Monday, July 07, 2008

Dichotomy of sentiment toward the West

I haven't blogged so much lately, because (borrowing a phrase from Hal), I've been too busy living. Two days ago, MommaBean and El 3atal celebrated our 12th anniversary. Yep, 12 years ago on the 5th, we married here in Amman. So, we spent the day at the Dead Sea with the Beans in tow. We had a lovely time and then had dinner out together. I had many posts in mind for the day, but was too busy to write them. And then today, I was thinking about this interesting phenomenon in Jordan. There seems to be a love (on the part of some) to hate the West and all Westerners. But, in business circles, there seems to be a belief that anyone who comes from the West is brilliant and worth paying big bucks to see. How interesting. Let me tell you why I find this interesting.

When Steven Covey was brought to town, thousands of people paid a rather large sum of money to sit in a big room and hear him tell them his secrets to success. Were those secrets applicable to them and their business? Did they even process the idea that his thoughts might not apply to them? I don't think so. It seems to have become a status symbol in the business community to drop in something that he said into conversation. In fact, companies here are taking what he said and using it as if it were gospel. "A Manager should have no more than 3 Key Performance Indicators." Really? What does that mean, exactly. So, everything I do can be boiled down into 3 key areas and measured? How interesting. So, there is no consolidating? If there were, it would be assumed that they would impact the Manager, but perhaps I'm confused here.

The success of this event has caused lots of companies to jump on this bandwagon bringing in speakers for 1 day or 5 days to talk. And people jump right in to hear it. And yet, when there is expertise that is world-class and local, it is all but ignored. Companies refuse to pay as much for a local speaker as someone from the US. In fact, they seem to expect to pay 100% less. People who spent many years in the US, building expertise, reputation, and credibility and then chose to return are somehow viewed as second tier. They are, by virtue of location, less impressive and less valued. How does that work exactly?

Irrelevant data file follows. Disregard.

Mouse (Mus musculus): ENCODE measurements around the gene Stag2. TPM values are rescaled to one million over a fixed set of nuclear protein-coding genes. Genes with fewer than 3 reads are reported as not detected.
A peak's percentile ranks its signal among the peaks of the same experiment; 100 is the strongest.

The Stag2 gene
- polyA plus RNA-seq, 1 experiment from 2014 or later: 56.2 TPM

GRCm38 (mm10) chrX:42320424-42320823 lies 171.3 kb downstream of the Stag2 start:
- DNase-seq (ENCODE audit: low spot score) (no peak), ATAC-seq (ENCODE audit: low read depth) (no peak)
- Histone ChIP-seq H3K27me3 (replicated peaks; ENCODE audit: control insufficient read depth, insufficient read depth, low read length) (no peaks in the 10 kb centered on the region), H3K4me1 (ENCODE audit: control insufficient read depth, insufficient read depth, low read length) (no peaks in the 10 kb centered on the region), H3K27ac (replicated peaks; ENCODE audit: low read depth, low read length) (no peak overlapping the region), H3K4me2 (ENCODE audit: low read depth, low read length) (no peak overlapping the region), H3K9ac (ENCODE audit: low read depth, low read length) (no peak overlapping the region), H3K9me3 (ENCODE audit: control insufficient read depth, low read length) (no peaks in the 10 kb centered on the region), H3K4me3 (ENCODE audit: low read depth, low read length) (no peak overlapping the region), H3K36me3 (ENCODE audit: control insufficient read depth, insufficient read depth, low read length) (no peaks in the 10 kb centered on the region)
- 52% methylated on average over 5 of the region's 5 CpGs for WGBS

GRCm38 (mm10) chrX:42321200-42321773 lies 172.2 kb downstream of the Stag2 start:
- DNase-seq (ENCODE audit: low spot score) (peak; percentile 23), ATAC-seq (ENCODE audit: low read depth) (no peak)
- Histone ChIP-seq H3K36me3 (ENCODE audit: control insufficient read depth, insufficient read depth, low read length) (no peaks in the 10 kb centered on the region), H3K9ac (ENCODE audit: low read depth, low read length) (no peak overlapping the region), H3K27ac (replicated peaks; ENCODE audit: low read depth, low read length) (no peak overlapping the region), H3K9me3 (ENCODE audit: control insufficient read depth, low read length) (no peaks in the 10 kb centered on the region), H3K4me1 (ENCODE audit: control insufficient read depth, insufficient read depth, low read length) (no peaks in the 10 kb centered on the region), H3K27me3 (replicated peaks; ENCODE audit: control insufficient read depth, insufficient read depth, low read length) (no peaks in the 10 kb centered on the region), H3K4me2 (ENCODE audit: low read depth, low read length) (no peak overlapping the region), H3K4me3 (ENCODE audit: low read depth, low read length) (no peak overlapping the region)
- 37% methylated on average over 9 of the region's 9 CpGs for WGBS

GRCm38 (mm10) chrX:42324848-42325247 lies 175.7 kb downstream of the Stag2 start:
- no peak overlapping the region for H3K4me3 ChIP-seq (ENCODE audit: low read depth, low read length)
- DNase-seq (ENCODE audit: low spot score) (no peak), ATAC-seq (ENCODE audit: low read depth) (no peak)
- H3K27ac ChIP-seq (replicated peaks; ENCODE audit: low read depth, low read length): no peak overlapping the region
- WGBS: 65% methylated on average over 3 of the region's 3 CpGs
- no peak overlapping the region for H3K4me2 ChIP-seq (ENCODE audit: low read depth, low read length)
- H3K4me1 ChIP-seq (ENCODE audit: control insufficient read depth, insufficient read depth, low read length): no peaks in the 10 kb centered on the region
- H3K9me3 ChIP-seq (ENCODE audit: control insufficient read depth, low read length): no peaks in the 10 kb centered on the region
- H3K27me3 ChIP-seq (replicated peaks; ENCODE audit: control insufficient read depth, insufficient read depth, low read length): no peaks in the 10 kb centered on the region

I will grant you that the level of skill gained by the average Jordanian, due to the quality and type of employers, is typically of a lower quality than that gained in the US and UK. But why is it that the truly world-class talent that lives in Jordan must go abroad (even to other Arab countries) to get any respect? How interesting and challenging that is.

Happy dichotomy!


At 8:54 AM , Anonymous Anonymous said...

We were visiting a friend when my husband noticed a Steven Covey book on a shelf. The title was "The Speed of Trust". He exclaimed, "No wonder things move so slow in Jordan!"

You are absolutely right that these business principles from the west cannot be applied wholesale to a Middle Eastern context without thought of the local culture.


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